The kingdom had its origins in the principality founded c. 1080 by the Rubenid dynasty, an alleged offshoot of the larger Bagratid family, which at various times had held the thrones of Armenia and Georgia. Their capital was at originally Tarsus, and later became Sis. Cilicia was a strong ally of the European Crusaders, and saw itself as a bastion of Christendom in the East. It also served as a focus for Armenian nationalism and culture, since Armenia proper was under foreign occupation at the time. Cilicia's significance in Armenian history and statehood is also attested by the transfer of the seat of the Catholicos of the Armenian Apostolic Church, spiritual leader of the Armenian people, to the region. In 1198, with the crowning of Levon the Magnificent of the Rubenid dynasty, Cilician Armenia became a kingdom.[3][4] In 1226, the crown was passed to rival Het'umids through Queen Zabel's second husband, He'tum I. As the Mongols conquered vast regions of Central Asia and the Middle East, Het'um and succeeding Het'umid rulers sought to create an Armeno-Mongol alliance against common Muslim foes, most notably the Mamluks.[4] In the thirteenth and fourteenth centuries, the Crusader states disintegrated and the Mongols became islamized, leaving the Armenian Kingdom without any regional allies. After relentless attacks by the Mamluks in Egypt in the fourteenth century, Cilician Armenia of the Lusignan dynasty, mired in an internal religious conflict, finally fell in 1375.[5]
    Commercial and military interactions with Europeans brought new Western influences to the Cilician Armenian society. Many aspects of Western European life were adopted by the nobility including chivalry, fashions in clothing, and the use of French titles, names, and language. Moreover, the organization of the Cilician society shifted from its traditional system to become closer to Western feudalism.[6] The European Crusaders themselves borrowed know-how, such as elements of Armenian castle-building and church architecture.[7] Cilician Armenia thrived economically, with the port of Ayas serving as a center for East to West trade

    Contents
    1 Early Armenian migrations to Cilicia
    1.1 Cilicia under Tigranes the Great
    1.2 Mass Armenian migration under the Byzantine Empire
    2 The Rubenid dynasty
    2.1 Emergence of Cilician Armenia
    2.2 First Crusade
    2.3 Armenian-Byzantine and Armenian-Seljuk contentions
    2.4 Principality becomes a kingdom
    3 The Het'umid dynasty
    3.1 Armeno-Mongol alliance and Mamluk threat
    3.2 Truce with Mamluks (1281–1295)
    3.3 Campaigns with Mongols (1299–1303)
    4 Demise of Cilician Armenia
    4.1 Decline and fall with the Lusignan dynasty
    4.2 Dispersion of the Armenian population of Cilicia
    5 Cilician Armenian society
    5.1 Culture
    5.2 Economy
    5.3 Religion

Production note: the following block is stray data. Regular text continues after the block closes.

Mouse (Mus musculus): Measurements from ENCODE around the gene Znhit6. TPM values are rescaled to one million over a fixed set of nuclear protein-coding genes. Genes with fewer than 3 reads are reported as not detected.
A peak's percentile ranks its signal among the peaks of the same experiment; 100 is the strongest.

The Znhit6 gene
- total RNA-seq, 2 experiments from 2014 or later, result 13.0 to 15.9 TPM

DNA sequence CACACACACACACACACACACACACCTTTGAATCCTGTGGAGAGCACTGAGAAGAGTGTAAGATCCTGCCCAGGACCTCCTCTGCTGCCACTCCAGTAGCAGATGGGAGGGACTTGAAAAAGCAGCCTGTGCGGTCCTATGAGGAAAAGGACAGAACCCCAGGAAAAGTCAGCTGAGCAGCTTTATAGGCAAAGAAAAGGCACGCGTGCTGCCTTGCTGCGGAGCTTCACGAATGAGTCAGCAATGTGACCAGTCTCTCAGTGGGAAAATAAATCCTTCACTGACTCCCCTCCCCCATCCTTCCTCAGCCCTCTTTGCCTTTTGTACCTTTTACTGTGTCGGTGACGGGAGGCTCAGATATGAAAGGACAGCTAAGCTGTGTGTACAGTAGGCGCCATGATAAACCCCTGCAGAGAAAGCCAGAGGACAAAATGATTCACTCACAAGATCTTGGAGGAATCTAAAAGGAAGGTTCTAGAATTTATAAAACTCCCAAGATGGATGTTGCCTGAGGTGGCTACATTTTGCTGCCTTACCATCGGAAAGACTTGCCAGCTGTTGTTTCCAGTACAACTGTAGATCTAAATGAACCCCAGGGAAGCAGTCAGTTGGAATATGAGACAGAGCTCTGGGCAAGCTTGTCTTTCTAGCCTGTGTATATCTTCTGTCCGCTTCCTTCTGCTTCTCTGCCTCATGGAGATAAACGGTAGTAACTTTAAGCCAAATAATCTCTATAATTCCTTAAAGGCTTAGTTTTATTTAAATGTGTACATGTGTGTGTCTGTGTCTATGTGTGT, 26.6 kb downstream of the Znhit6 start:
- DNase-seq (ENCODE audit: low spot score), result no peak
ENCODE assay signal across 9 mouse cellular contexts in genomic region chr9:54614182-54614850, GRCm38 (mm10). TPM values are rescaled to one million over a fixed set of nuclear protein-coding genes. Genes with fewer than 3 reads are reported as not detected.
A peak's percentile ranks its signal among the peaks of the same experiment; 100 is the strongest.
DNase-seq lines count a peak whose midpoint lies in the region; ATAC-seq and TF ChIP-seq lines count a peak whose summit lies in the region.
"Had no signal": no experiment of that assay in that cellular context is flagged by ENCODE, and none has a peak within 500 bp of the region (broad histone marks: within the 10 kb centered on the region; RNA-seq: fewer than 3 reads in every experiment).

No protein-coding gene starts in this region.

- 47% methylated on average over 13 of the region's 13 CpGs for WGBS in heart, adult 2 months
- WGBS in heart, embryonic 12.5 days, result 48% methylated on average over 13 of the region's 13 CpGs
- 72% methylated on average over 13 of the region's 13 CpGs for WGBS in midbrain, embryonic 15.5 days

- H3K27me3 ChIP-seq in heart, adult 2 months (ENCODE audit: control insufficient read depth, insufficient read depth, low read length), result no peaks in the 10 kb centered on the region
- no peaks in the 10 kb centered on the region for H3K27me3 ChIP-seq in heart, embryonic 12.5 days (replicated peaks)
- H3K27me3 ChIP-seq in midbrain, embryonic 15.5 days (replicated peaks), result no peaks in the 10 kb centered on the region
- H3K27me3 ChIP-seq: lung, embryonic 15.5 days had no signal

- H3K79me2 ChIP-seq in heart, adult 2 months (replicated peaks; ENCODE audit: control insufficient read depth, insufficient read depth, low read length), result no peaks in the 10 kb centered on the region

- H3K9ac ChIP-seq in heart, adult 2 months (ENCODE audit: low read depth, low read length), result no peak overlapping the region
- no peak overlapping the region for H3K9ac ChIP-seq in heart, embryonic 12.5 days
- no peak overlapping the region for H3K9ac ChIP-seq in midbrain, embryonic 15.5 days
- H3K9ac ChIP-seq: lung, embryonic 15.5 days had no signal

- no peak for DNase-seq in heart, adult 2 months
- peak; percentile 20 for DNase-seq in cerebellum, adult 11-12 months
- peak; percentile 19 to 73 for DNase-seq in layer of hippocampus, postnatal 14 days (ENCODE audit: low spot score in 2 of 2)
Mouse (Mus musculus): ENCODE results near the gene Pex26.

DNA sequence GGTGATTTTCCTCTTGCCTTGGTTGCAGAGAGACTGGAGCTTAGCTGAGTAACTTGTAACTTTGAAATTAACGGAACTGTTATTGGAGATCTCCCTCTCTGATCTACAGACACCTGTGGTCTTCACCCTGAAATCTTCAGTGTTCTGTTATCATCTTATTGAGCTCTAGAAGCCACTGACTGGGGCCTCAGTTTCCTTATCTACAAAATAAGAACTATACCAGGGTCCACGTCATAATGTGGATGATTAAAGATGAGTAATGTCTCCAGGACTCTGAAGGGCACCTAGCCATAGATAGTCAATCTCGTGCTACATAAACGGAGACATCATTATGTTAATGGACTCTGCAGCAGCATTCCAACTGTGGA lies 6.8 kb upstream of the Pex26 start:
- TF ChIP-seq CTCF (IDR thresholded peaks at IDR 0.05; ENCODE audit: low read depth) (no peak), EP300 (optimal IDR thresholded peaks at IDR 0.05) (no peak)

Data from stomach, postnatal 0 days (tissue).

6 See also
    7 Notes
    8 References
    9 Further reading
    10 External links




    Cilicia, particularly Kozan sanjak of Adana Vilayet, retained a substantial Armenian population until the Armenian genocide.

    Decline and fall with the Lusignan dynasty
    There had always been close relations between the Armenians and the Lusignans, who, by the 12th century, were already established in the eastern Mediterranean island of Cyprus. Had it not been for their presence in Cyprus, the kingdom of Cilician Armenia may have, out of necessity, established itself on the island.[33] In 1342, Levon's cousin Guy de Lusignan, was anointed king as Constantine II, King of Armenia. Guy de Lusignan and his younger brother John were considered pro-Latin and deeply committed to the supremacy of the Roman Catholic Church in the Levant. As kings, the Lusignans attempted to impose Catholicism and the European ways. The Armenian nobles largely accepted this, but the peasantry opposed the changes, which eventually led to civil strife.[34]
    From 1343 to 1344, a time when the Armenian population and its feudal rulers refused to adapt to the new Lusignan leadership and its policy of Latinizing the Armenian Church, Cilicia was again invaded by the Mamluks, who were intent on territorial expansion.[5] Frequent appeals for help and support were made by the Armenians to their co-religionists in Europe, and the kingdom was also involved in planning new crusades.[35] Amidst failed Armenian pleas for help from Europe, the falls of Sis to the Mamluks in 1374 and the fortress of Gaban in 1375, where King Levon V, his daughter Marie, and her husband Shahan had taken refuge, put an end to the kingdom.[5] The final king, Levon V, was granted safe passage, and died in exile in Paris in 1393 after calling in vain for another crusade.[34] In 1396, Levon's title and privileges were transferred to James I, his cousin and king of Cyprus. The title of King of Armenia was thus united with the titles of King of Cyprus and King of Jerusalem.[36] The title was held to the modern day by the House of Savoy.

    Culture